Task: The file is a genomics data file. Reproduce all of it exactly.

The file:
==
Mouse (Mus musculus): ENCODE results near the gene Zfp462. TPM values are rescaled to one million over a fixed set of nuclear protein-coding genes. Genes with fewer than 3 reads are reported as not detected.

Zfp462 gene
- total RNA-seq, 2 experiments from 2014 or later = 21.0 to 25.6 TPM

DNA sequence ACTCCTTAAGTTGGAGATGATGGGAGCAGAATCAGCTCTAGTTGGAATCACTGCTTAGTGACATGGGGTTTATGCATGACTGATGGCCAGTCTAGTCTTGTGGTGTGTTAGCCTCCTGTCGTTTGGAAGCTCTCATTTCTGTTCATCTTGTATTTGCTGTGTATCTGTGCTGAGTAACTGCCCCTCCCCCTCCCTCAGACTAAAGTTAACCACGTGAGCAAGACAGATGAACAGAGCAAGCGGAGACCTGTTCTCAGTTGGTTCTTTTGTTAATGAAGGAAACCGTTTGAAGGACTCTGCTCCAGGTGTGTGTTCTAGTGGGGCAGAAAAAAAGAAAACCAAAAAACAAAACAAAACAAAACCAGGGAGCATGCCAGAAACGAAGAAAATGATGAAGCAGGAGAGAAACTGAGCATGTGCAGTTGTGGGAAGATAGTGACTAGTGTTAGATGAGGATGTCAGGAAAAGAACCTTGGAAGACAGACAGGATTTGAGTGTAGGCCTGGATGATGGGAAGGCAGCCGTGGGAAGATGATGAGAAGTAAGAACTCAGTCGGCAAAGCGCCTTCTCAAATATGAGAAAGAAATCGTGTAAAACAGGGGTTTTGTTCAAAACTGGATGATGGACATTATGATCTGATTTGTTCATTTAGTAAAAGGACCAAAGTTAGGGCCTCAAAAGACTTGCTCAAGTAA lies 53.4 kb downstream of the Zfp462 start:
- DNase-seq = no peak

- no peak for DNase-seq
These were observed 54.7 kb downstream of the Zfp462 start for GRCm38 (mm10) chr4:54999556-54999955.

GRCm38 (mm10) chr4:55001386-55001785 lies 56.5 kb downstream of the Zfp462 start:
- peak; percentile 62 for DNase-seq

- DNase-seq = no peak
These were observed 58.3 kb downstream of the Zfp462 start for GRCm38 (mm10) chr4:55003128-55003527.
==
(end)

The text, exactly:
Mouse (Mus musculus): ENCODE results near the gene Zfp462. TPM values are rescaled to one million over a fixed set of nuclear protein-coding genes. Genes with fewer than 3 reads are reported as not detected.

Zfp462 gene
- total RNA-seq, 2 experiments from 2014 or later = 21.0 to 25.6 TPM

DNA sequence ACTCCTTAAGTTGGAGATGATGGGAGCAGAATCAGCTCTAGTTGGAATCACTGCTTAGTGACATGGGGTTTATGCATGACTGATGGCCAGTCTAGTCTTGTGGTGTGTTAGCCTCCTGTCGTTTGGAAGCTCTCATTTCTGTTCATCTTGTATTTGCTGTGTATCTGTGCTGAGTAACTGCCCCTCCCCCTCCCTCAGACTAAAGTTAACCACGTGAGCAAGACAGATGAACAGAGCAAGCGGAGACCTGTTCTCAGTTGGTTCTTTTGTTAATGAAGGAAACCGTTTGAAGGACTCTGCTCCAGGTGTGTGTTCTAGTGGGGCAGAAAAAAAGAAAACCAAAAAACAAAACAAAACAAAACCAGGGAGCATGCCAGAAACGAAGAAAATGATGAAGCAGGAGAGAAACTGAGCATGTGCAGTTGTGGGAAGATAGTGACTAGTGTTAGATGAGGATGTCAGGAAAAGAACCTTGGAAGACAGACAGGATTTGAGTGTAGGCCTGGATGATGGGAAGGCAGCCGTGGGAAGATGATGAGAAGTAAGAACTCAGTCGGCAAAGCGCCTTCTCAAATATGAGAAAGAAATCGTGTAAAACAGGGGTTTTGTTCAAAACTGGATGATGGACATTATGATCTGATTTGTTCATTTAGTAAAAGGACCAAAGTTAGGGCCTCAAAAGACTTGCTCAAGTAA lies 53.4 kb downstream of the Zfp462 start:
- DNase-seq = no peak

- no peak for DNase-seq
These were observed 54.7 kb downstream of the Zfp462 start for GRCm38 (mm10) chr4:54999556-54999955.

GRCm38 (mm10) chr4:55001386-55001785 lies 56.5 kb downstream of the Zfp462 start:
- peak; percentile 62 for DNase-seq

- DNase-seq = no peak
These were observed 58.3 kb downstream of the Zfp462 start for GRCm38 (mm10) chr4:55003128-55003527.